Cooper pairs splitters (CPS) are promising candidate devices for solid-state sources of spin entanglement; a long-sought goal of outstanding impact in the development of quantum technologies. Recent experiments have reported high splitting efficiencies but measurements can not resolve individual splitting events and are limited to time-averaged current and noise.
In this project, I will go beyond existing proposals for CPS devices exploring the regime of a single or a few emitted pairs by exploiting the unique transport properties of Dirac materials (DM). The electronic states in DM have long coherence lengths comparable to the typical device size and are protected by symmetry against material imperfections, allowing us to use them as ideal single-channel electron guides. First, I will employ Green’s function techniques adapted to Dirac systems to develop a new formulation of the Full Counting Statistics (FCS) of junctions between DM and superconductors. FCS provides more information about a particular system than just the mean current or noise. Further, by characterizing the Waiting Time Distribution (WTD) between two subsequent charge transfers, the short-time physics of these junctions can be understood. I will develop this novel theory to study the possible synchronized detection of individual electrons from a split Cooper pair. The WTD theory for superconducting hybrids remains almost completely unexplored; therefore, this project fills a knowledge gap, which is crucial for the development of future quantum technologies. Importantly, the theoretical framework developed in this project can be immediately applied to study engineered topological superconductivity and to simulate graphene-based CPS devices, currently under experimental development at Aalto University. As a result, this proposal will yield valuable information about entanglement generation in solid-state devices, advancing the fields of spintronics and quantum information technologies.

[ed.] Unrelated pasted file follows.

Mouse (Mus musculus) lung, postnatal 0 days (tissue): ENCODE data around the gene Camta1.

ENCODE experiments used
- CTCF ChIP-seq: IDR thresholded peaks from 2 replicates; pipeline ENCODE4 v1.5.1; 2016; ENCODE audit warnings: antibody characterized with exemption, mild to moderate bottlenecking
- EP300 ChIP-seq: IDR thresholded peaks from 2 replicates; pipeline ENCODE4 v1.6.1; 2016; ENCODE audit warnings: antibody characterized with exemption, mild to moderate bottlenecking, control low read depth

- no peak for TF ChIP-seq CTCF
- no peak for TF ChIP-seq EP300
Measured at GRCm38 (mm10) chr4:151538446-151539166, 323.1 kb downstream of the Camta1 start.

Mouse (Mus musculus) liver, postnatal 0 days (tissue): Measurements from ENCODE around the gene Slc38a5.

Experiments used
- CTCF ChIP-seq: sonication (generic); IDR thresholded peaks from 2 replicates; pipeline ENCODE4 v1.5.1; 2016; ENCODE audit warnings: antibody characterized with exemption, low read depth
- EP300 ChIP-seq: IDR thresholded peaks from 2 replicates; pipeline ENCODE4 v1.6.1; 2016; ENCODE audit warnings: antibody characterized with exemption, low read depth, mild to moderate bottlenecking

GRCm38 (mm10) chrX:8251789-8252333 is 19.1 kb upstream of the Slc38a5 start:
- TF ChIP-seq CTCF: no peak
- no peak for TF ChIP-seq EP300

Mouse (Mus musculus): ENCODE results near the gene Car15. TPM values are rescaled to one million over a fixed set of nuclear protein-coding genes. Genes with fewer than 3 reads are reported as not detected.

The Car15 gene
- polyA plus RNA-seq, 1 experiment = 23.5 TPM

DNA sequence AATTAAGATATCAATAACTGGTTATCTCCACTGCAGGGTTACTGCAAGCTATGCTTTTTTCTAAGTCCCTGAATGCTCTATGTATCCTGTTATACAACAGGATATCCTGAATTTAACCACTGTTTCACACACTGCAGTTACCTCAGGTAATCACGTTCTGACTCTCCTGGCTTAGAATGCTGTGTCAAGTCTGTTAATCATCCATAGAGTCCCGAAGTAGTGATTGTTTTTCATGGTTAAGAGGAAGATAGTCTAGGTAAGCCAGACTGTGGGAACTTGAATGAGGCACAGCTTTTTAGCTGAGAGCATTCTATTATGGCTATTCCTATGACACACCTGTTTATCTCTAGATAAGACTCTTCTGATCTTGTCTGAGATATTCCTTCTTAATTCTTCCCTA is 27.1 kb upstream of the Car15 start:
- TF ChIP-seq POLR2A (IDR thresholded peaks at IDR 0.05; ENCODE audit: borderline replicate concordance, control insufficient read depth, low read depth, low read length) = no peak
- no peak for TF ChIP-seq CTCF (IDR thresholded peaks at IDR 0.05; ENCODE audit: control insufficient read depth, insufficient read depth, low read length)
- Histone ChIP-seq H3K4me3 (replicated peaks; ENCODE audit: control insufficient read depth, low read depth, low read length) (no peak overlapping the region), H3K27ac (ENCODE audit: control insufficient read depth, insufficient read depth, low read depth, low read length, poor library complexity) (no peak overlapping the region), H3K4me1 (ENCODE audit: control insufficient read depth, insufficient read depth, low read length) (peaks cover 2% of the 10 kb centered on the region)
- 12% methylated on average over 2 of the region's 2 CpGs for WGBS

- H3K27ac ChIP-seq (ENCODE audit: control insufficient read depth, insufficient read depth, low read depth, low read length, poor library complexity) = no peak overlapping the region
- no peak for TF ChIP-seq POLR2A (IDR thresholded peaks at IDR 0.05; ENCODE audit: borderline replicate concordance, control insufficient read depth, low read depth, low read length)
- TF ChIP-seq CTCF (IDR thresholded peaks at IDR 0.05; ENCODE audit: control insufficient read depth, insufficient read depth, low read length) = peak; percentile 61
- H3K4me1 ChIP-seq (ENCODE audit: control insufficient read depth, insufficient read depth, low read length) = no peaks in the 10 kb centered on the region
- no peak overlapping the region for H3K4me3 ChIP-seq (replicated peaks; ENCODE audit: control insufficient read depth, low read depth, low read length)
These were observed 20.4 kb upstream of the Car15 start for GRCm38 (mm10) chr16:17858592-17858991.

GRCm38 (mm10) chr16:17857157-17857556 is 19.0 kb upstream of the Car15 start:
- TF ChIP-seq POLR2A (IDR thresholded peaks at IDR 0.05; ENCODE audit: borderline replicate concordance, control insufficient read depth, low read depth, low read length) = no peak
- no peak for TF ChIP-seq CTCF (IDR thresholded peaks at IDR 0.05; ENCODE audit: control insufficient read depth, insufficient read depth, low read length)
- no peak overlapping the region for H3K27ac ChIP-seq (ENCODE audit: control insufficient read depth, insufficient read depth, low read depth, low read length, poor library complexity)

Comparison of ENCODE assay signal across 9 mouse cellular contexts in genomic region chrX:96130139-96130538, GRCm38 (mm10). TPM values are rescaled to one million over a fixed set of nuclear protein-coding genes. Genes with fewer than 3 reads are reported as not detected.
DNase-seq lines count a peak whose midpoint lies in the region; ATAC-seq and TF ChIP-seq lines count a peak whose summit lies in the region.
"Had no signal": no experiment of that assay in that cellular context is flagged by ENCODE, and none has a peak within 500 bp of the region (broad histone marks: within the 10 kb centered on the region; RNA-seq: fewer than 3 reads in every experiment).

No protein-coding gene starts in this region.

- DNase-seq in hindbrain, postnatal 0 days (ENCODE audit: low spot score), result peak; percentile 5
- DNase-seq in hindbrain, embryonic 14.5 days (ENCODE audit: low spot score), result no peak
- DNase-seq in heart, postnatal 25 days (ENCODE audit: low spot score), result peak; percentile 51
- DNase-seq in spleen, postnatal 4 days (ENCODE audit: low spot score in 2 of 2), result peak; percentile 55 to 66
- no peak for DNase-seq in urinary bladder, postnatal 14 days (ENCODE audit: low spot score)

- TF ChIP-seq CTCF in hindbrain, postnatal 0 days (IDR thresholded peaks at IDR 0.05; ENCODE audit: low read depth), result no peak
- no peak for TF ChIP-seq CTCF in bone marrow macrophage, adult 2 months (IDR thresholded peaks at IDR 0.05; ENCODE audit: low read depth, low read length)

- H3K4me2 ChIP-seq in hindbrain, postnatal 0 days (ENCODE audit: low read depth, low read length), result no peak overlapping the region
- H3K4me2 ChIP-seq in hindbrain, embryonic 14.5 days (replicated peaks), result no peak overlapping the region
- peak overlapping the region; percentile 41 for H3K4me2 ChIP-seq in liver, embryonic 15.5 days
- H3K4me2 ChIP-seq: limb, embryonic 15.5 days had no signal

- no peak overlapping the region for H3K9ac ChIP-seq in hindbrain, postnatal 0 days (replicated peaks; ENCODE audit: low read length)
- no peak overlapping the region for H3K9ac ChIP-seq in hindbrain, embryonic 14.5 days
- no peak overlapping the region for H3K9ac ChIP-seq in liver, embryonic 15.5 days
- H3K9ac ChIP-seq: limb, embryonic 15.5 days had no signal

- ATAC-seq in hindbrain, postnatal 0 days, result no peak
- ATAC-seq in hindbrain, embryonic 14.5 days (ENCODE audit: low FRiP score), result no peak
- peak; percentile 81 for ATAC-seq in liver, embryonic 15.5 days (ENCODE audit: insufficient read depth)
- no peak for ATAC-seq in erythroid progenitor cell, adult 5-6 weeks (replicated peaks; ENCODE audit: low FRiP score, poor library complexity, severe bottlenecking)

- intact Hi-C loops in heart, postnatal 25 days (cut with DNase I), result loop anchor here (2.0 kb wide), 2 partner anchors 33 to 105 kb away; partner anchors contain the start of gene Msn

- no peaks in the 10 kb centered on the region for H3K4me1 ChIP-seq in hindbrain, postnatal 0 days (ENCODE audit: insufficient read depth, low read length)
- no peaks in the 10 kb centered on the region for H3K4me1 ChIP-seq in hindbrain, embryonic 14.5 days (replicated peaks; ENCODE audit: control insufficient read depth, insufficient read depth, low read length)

Field of science
- /natural sciences/physical sciences/electromagnetism and electronics/electrical conductivity/superconductor
Call for proposal
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